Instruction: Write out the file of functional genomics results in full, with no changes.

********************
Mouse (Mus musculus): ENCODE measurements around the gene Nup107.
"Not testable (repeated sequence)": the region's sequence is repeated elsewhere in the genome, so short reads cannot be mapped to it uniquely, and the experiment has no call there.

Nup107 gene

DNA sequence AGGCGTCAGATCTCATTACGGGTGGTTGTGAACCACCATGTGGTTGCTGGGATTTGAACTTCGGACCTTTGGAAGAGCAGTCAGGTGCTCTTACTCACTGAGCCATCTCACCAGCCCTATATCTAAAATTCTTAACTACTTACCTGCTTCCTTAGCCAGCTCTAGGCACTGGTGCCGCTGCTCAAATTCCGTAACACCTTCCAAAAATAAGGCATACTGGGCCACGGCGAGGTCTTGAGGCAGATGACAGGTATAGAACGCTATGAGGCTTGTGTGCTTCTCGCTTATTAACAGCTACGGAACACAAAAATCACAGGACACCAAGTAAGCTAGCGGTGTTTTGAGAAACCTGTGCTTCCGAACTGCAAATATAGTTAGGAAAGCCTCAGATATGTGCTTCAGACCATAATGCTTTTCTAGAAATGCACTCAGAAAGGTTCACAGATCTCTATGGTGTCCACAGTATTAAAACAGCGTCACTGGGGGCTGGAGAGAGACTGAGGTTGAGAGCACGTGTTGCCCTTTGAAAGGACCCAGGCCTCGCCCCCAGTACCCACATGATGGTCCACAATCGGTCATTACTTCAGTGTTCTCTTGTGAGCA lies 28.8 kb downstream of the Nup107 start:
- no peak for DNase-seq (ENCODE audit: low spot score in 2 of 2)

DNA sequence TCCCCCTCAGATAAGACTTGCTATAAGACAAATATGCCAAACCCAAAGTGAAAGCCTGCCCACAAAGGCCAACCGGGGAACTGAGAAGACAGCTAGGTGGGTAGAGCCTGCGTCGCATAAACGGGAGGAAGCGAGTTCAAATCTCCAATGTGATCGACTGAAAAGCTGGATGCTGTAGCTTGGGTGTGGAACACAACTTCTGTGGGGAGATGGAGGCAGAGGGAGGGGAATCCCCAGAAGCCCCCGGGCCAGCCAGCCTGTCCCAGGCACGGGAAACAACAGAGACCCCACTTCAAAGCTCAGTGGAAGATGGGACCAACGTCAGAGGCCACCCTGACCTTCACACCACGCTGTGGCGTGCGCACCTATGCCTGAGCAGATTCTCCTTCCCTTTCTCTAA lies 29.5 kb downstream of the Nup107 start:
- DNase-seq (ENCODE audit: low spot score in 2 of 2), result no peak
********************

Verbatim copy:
Mouse (Mus musculus): ENCODE measurements around the gene Nup107.
"Not testable (repeated sequence)": the region's sequence is repeated elsewhere in the genome, so short reads cannot be mapped to it uniquely, and the experiment has no call there.

Nup107 gene

DNA sequence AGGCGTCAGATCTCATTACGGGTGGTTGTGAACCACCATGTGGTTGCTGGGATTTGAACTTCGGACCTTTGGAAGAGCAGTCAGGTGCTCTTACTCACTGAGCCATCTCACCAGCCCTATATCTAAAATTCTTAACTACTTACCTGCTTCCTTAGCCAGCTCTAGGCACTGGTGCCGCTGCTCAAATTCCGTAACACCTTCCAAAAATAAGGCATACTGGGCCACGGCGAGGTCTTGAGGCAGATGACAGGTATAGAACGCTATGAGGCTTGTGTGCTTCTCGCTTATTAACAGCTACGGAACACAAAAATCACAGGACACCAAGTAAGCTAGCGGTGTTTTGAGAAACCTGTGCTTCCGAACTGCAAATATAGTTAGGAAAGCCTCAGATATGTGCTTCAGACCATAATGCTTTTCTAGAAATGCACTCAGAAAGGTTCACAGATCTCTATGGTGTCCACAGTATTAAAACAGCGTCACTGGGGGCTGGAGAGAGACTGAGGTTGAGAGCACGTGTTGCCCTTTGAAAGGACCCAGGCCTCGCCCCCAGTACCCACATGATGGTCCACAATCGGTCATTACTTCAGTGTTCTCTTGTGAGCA lies 28.8 kb downstream of the Nup107 start:
- no peak for DNase-seq (ENCODE audit: low spot score in 2 of 2)

DNA sequence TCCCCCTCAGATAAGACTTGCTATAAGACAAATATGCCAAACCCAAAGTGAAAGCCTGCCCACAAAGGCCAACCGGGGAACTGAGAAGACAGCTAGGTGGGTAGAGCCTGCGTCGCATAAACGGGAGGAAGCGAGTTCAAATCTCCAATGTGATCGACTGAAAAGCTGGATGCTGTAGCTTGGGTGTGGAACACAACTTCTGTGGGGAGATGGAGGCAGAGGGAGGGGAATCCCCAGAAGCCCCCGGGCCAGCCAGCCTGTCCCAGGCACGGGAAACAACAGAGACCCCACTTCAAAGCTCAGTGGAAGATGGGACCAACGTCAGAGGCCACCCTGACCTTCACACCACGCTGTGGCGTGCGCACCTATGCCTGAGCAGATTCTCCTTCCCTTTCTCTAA lies 29.5 kb downstream of the Nup107 start:
- DNase-seq (ENCODE audit: low spot score in 2 of 2), result no peak